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Minister: MP’s ‘misinterpreted’ Brexit letter should probably not have been sent

Chris Heaton-Harris faced furious accusations of “McCarthyism”.

A letter from a Government whip to universities asking for the names of professors teaching about Brexit should “probably” not have been sent, Universities Minister Jo Johnson has said.

Chris Heaton-Harris, the Tory MP for Daventry, faced furious accusations of “McCarthyism” and “idiotic Leninism” after his letter to vice chancellors came to light.

Mr Johnson said that while Mr Heaton-Harris had been pursuing an “academic inquiry” with a view to writing a book on attitudes towards Europe, he had left himself open to misinterpretation.

He insisted the Government was committed to protecting academic freedom in the university system.

“Chris has been engaged in the European question for many, many years. He probably didn’t appreciate the extent to which this would be misinterpreted,” Mr Johnson told BBC Radio 4’s Today programme.

“I am sure Chris is regretting this very much. The Government is absolutely committed to academic freedom and freedom of speech in our university system.

“I think a letter that could have been misinterpreted should probably not have been sent in this way.”

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Daventry MP Chris Heaton-Harris (House of Commons/PA)

University vice chancellors expressed concern that the letter from Mr Heaton-Harris – a strong supporter of Brexit – was part of an attempt to challenge or censor teaching on the issue.

The Chancellor of Oxford University, Lord Patten of Barnes, described his intervention as “idiotic Leninism” and accused him of failing to understand that universities were not like “Chinese re-education camps”.

Mr Johnson said such criticisms were a “gross exaggeration”. He stressed that Mr Heaton-Harris had written the letter in his capacity as an individual Member of Parliament rather than as a member of the Government.

“To describe this as Leninism is a gross exaggeration. Chris is, of course, not pursuing any project of re-education to dispel false consciousness in our universities,” he said.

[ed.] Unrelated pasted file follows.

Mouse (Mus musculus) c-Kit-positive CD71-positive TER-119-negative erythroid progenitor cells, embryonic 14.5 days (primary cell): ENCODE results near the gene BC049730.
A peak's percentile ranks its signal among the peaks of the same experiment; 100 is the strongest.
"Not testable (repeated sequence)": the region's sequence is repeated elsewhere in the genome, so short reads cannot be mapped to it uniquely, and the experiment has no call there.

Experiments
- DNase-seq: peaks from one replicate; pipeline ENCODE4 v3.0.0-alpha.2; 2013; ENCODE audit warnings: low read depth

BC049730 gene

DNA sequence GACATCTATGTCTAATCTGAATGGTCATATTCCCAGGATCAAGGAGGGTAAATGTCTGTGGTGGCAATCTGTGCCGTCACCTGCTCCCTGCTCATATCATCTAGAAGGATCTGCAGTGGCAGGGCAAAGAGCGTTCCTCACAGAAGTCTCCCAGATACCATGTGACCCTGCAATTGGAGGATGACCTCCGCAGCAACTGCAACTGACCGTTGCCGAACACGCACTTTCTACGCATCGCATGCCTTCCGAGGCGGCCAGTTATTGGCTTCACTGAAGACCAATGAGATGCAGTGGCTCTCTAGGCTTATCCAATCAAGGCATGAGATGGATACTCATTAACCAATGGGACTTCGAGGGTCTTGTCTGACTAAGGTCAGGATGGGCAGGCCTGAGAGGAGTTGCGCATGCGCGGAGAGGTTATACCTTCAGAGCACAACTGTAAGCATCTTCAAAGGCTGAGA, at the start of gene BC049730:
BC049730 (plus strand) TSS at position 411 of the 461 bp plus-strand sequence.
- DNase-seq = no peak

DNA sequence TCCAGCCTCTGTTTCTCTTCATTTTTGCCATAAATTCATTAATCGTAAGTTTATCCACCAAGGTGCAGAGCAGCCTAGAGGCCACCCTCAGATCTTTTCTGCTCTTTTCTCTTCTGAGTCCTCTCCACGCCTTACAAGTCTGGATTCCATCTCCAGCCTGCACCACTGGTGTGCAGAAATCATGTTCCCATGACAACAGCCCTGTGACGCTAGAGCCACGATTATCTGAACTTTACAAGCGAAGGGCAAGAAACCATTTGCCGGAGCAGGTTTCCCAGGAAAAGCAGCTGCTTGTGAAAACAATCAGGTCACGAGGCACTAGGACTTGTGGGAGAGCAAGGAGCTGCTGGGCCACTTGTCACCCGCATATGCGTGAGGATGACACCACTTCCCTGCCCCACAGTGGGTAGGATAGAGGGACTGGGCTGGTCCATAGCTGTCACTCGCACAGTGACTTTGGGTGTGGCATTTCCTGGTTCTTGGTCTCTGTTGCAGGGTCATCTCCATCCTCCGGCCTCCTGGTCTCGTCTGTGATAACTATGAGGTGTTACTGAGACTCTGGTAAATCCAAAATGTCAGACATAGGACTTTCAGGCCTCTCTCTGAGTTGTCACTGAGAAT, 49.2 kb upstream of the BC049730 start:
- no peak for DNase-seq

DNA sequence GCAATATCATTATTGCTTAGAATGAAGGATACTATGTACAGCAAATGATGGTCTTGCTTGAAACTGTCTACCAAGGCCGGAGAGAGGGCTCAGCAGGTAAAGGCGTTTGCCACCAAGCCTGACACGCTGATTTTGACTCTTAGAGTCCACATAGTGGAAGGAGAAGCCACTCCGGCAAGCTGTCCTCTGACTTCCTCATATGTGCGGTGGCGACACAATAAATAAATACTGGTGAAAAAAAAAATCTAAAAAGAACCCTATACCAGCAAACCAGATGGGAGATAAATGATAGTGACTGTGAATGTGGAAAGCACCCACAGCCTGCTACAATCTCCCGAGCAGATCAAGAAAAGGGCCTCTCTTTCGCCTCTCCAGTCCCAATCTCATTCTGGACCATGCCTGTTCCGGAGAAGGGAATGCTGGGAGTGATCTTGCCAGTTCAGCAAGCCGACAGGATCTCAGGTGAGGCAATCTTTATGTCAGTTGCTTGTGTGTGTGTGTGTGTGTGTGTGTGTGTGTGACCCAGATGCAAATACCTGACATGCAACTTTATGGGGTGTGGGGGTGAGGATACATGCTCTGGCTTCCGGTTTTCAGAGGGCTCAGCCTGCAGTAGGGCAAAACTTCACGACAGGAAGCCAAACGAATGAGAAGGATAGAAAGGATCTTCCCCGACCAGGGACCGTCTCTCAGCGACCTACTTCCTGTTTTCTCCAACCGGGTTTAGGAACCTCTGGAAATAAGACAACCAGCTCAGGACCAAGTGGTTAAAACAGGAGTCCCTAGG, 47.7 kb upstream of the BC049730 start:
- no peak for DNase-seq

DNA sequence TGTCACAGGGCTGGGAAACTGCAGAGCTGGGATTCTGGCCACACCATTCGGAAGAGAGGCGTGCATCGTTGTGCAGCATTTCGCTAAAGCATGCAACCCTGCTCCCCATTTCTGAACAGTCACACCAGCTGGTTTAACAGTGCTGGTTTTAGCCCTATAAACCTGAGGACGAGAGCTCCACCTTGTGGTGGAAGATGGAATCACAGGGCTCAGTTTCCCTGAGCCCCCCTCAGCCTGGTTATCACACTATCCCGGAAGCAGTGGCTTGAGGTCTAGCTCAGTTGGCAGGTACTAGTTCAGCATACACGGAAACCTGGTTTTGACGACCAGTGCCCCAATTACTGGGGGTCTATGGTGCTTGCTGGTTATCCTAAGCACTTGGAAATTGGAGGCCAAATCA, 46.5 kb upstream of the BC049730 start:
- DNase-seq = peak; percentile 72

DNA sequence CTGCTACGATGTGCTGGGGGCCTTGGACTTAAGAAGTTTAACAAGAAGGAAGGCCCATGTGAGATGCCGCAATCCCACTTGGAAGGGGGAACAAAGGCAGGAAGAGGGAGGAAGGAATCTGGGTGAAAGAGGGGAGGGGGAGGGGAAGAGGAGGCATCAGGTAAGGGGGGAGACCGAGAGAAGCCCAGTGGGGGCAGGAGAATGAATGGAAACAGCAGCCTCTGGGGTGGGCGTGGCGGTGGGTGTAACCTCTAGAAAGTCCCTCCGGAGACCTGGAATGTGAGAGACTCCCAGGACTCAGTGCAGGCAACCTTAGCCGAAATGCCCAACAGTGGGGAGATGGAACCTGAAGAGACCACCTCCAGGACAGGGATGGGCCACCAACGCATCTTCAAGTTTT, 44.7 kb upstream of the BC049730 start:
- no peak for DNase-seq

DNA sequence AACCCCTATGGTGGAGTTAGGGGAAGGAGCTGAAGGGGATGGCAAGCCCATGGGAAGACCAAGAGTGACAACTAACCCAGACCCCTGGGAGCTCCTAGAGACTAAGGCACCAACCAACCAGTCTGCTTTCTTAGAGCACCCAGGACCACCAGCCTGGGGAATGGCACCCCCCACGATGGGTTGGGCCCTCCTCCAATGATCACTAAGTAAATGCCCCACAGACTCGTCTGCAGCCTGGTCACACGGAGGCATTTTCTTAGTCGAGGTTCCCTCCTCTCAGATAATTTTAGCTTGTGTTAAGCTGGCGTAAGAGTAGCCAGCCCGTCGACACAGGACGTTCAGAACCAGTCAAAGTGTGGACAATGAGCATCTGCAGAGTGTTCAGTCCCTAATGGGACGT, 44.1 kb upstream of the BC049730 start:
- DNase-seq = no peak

“The Government is committed to academic freedom. Academics must be free to put together their courses in the way that they see fit. The Government can’t interfere in the manner in which they are taught, in the manner in which they are supervised or the manner in which they are assessed.

“We have absolutely no intention of interfering with that, nor do we have any intention of interfering with the criteria of selection of academic staff, their appointment or reasons for dismissal. These are autonomous and private institutions, largely, and we are deeply respectful of that.”

Liberal Democrat leader Sir Vince Cable accused Mr Johnson of making excuses for the Tory whip.

He said: “It is a sign of the weakness of this Government that Jo Johnson was sent out to defend the indefensible.

“The universities minister should have wasted no time calling out this divisive and fundamentally illiberal attempt to put pressure on academics over Brexit.

“Instead, he came up with excuses that raise more questions than answers.

“Trying to dismiss this letter as research simply won’t wash with the many academics who have been made to feel like victims of a witch hunt.

“University vice chancellors need to be reassured that this letter was unacceptable and that Chris Heaton-Harris will lose the Government whip.

“Anything short of a complete and unequivocal statement on this from the Prime Minister will simply not do.”

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